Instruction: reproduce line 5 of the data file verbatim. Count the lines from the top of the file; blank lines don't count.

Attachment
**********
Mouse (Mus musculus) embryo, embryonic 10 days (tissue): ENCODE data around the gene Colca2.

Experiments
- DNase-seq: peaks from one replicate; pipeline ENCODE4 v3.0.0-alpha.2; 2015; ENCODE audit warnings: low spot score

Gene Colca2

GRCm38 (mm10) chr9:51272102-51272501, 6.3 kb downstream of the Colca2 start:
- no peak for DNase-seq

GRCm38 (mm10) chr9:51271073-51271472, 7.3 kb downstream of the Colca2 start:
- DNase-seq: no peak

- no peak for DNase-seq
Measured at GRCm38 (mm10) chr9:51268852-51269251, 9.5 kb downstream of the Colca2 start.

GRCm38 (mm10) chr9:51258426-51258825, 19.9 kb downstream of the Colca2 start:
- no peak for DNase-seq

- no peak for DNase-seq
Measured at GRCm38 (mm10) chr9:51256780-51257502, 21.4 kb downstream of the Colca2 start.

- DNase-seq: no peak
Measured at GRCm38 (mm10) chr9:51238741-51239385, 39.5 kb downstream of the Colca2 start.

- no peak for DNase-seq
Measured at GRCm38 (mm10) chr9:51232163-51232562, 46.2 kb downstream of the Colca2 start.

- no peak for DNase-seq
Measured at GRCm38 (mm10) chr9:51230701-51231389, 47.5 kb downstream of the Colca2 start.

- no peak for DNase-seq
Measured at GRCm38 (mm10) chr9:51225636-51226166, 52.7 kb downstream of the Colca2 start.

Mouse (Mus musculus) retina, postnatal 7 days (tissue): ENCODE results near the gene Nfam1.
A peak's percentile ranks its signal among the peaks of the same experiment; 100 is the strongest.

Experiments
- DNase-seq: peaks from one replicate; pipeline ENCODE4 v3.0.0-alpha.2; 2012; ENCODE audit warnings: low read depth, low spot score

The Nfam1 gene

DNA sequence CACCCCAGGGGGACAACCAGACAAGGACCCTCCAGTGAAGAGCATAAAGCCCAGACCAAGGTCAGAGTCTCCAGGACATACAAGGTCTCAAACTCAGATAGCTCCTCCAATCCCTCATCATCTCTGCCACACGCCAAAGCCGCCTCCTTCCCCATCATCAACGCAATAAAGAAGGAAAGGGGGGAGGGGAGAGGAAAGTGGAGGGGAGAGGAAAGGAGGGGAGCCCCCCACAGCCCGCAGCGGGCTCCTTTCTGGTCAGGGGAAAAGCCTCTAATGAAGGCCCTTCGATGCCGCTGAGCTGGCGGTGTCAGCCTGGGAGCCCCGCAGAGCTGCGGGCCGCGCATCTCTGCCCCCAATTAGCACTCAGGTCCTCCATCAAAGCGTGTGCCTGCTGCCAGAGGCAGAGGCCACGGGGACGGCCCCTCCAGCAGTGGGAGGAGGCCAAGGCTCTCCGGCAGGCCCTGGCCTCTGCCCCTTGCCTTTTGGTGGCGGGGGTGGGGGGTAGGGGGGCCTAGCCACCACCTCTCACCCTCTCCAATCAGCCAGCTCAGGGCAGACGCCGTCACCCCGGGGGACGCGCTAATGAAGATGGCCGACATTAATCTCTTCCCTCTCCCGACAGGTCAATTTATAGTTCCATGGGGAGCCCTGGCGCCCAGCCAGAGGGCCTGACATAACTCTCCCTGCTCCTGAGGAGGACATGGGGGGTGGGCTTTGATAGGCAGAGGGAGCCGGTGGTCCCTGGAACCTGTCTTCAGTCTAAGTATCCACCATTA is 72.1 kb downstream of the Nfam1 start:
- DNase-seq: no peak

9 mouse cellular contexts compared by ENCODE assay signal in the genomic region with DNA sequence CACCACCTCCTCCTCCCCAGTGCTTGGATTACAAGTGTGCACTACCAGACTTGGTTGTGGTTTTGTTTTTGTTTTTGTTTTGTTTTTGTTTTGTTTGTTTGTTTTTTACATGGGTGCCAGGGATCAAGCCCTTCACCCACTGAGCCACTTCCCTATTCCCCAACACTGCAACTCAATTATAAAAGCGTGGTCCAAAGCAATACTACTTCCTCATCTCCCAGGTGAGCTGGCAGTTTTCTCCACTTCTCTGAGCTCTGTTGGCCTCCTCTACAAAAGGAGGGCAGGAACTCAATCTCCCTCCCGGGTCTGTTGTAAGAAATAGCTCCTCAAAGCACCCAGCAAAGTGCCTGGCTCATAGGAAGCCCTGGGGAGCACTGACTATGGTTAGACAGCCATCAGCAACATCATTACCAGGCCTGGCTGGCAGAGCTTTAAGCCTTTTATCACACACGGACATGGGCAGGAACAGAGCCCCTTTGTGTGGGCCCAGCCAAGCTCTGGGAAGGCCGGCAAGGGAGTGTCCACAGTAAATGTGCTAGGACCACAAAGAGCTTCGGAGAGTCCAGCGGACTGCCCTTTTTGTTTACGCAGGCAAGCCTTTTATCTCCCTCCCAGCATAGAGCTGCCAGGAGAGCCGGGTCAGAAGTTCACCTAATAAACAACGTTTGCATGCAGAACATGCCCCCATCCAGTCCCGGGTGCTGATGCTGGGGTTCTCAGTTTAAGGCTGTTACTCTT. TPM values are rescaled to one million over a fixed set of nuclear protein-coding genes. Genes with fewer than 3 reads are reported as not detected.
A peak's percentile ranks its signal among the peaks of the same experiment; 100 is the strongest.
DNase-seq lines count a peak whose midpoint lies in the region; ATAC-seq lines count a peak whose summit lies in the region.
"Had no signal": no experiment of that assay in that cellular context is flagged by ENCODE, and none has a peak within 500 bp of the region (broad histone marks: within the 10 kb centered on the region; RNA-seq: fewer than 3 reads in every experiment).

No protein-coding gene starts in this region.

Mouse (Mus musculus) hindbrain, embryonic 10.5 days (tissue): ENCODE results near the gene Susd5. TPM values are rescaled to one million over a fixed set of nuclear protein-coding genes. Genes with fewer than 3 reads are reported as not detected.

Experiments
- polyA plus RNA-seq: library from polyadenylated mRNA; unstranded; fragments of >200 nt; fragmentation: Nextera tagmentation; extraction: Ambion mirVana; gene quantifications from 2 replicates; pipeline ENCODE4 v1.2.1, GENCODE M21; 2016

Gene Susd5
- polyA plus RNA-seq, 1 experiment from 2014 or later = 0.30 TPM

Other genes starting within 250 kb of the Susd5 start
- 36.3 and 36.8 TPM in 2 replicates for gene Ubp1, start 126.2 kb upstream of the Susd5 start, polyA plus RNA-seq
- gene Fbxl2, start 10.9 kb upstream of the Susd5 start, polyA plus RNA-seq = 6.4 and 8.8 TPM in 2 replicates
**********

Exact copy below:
GRCm38 (mm10) chr9:51272102-51272501, 6.3 kb downstream of the Colca2 start: